This would be followed by a ‘Transition’ question such as, “Can you say something about your first experience of using self directed support?”

There would follow then, a series of questions known as ‘Key’ questions, relating to their experiences of using self directed support.

Finally, there are ‘Ending’ questions which allow participants to make suggestions about their evaluation of the service and any improvements which they might come up with.

 

 

To conclude then, carrying out focus groups with people with disabilities requires a wide range of considerations.

First and foremost though, these participants are people, and an important part of society who can make a valuable contribution to a body of research.

I am currently a research assistant on To Good Self-Directed Support We’re interested in finding out what you think about your support: what works and what doesn’t. We want to see how it could promote genuine independent living and enable more disabled people’s and carers’ lives to be full of choices, opportunities and participation. We also want to find out how much it benefits families, friends, the community and society when disabled people and carers have the right kind of support.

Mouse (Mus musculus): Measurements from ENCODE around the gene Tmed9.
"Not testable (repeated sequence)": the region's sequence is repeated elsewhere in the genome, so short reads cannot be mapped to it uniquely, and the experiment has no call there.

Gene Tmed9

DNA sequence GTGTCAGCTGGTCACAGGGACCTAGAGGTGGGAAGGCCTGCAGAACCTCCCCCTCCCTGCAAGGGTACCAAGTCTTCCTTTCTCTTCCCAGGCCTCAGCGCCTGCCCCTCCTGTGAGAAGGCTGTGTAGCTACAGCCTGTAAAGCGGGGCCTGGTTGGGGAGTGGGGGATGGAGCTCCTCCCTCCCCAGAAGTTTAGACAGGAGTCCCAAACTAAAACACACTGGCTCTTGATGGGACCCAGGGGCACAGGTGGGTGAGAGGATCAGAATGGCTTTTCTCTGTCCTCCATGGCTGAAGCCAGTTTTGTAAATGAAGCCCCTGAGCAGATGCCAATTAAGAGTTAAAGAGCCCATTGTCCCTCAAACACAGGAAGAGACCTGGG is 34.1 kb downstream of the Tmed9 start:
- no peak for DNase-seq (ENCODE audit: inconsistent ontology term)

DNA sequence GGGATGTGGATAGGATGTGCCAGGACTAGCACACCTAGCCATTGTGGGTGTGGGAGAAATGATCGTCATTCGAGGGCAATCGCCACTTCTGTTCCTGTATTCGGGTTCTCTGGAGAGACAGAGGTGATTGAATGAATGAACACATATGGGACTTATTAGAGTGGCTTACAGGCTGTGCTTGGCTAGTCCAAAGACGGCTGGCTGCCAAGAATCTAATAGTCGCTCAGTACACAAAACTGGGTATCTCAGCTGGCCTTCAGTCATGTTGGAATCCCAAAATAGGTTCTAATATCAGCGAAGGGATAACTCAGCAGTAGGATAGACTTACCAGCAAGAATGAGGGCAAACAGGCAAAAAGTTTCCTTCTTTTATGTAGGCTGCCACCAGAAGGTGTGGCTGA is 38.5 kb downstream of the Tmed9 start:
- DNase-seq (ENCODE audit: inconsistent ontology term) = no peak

As part of this we are looking for focus group participants across Scotland. Please look at our website to find out more

 

 

 

 

 

 

Good Self- Directed Support Project Goes Live

Good Self- Directed Support Project Goes LiveGood Self- Directed Support Project Goes LiveGood You may have noticed that I haven’t written a blog for a while, but as I mentioned in my last one, I now work at Stirling University as research assistant to the above project. Today our project website has finally gone live. The project aims to find out what disabled people and carers think of their support, what is important to them and what, if anything, they would do to improve it. As part of our project we are carrying out a number of focus groups with people from around Scotland who use, or would like to use such support. We will also have an online survey going live on the website soon, which aims to look at the benefits of support to disabled people, their families, friends, local community and wider society. The project team and myself would be very grateful if you could share our website link with anyone you think may be interested in participating in, or finding out more about the project.

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PSA 2019 first conference as Dr Russell

A few weeks ago, I attended the Political Studies Association conference for 2019 at Nottingham Trent University. This is the first conference I have attended since the conferment of my PhD which made it feel slightly different, but in a good way. First of all Nottingham Trent is a great location for conferences in respect of the conference facilities and the public transport network, in particular the trams, which are totally accessible even on wheels.